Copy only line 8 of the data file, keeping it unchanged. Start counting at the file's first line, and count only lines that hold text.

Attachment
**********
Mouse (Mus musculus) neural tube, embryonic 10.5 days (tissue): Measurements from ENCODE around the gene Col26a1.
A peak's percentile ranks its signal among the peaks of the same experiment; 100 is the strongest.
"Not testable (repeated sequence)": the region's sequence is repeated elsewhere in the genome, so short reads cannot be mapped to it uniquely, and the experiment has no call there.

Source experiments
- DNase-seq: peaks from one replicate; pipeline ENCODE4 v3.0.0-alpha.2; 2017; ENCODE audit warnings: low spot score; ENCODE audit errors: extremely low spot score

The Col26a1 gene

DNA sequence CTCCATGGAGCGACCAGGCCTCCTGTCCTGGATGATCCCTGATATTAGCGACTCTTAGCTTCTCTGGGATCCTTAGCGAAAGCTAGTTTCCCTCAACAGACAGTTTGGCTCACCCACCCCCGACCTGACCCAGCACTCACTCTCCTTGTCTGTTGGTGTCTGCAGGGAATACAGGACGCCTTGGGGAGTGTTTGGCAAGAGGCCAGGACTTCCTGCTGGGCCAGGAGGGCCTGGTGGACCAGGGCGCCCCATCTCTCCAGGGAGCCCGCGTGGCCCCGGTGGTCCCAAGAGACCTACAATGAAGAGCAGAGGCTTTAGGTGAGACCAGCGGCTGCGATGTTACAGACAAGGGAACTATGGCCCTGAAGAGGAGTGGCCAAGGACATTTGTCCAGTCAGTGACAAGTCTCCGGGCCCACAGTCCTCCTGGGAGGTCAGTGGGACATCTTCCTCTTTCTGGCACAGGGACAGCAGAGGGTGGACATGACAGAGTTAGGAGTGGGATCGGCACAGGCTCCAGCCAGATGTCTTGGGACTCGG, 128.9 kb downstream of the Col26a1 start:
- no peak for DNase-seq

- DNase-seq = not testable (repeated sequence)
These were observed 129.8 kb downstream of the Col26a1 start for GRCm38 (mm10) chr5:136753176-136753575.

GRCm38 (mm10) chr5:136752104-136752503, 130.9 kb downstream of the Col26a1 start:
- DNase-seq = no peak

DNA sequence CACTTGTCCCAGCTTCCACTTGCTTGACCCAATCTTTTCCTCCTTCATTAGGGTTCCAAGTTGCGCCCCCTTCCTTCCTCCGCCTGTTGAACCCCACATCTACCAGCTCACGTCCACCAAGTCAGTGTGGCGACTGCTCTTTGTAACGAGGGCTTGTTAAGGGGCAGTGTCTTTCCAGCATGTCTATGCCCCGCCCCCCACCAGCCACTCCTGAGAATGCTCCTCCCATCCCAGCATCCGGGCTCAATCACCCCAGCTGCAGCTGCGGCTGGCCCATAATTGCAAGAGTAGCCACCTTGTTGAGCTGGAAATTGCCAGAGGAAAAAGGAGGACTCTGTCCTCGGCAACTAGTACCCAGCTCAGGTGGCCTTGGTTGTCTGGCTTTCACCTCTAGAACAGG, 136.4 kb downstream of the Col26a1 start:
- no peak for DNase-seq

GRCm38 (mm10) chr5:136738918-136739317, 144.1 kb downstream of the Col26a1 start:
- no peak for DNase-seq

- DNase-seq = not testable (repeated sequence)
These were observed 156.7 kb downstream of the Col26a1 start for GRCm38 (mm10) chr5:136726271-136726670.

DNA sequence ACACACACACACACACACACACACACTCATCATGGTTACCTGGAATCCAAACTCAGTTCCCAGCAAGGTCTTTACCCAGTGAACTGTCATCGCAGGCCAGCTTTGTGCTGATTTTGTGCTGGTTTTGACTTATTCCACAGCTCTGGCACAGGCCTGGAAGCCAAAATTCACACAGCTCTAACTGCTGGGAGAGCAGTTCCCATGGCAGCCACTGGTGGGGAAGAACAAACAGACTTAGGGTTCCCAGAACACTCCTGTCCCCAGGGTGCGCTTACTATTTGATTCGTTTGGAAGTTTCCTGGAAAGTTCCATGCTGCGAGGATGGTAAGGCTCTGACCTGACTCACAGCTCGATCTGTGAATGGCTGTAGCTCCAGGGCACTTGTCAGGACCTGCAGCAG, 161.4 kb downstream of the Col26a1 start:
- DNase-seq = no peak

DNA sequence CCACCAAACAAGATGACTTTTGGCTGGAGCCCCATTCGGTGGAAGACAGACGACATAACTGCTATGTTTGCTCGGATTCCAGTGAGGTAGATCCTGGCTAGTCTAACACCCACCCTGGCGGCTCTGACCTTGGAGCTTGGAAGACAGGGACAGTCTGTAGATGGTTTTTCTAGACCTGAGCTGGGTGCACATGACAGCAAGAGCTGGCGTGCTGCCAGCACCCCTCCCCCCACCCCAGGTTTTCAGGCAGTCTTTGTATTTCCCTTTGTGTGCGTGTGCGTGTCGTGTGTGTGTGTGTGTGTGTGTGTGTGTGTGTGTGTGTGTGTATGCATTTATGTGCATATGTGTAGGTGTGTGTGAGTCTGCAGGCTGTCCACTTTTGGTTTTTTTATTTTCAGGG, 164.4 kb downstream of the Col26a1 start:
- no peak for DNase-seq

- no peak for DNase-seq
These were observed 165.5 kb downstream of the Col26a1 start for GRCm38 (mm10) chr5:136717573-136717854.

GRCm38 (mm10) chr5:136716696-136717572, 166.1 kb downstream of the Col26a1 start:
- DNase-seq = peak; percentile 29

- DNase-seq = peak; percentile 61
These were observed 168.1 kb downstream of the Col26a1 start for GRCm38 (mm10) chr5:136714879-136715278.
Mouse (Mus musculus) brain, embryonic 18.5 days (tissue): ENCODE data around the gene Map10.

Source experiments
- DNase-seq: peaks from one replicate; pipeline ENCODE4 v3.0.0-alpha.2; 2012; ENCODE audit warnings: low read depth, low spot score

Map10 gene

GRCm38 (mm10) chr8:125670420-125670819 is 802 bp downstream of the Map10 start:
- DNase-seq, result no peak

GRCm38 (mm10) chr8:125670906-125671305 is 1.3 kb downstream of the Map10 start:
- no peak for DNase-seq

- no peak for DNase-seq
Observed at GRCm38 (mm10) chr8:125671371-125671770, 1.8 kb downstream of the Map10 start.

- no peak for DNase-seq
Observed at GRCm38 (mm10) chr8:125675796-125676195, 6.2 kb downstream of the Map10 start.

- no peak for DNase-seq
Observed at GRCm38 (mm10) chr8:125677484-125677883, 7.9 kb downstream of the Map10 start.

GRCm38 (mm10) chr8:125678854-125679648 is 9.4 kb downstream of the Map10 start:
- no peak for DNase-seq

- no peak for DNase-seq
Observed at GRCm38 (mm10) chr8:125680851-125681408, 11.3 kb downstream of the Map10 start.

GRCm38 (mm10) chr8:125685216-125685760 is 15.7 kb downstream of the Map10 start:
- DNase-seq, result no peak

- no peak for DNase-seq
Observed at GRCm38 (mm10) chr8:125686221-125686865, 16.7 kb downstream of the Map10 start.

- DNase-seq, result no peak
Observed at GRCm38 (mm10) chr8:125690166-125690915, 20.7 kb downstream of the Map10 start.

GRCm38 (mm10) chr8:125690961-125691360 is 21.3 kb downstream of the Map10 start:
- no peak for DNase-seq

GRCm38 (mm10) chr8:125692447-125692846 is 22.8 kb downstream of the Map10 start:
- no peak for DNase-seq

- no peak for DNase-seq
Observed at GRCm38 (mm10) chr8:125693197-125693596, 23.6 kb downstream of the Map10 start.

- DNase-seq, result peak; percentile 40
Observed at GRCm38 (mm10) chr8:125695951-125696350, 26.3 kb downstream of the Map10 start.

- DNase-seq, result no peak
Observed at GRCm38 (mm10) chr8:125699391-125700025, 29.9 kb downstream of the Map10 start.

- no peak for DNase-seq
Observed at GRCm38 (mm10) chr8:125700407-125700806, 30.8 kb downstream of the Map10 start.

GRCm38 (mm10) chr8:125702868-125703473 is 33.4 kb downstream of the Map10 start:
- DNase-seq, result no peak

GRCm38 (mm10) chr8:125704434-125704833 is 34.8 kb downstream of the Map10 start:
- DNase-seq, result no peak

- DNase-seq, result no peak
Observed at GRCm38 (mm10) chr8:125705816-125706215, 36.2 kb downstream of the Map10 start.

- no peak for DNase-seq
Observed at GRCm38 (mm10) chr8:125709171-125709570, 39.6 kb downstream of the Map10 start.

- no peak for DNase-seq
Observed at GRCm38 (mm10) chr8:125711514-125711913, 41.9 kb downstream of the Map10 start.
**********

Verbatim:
- no peak for DNase-seq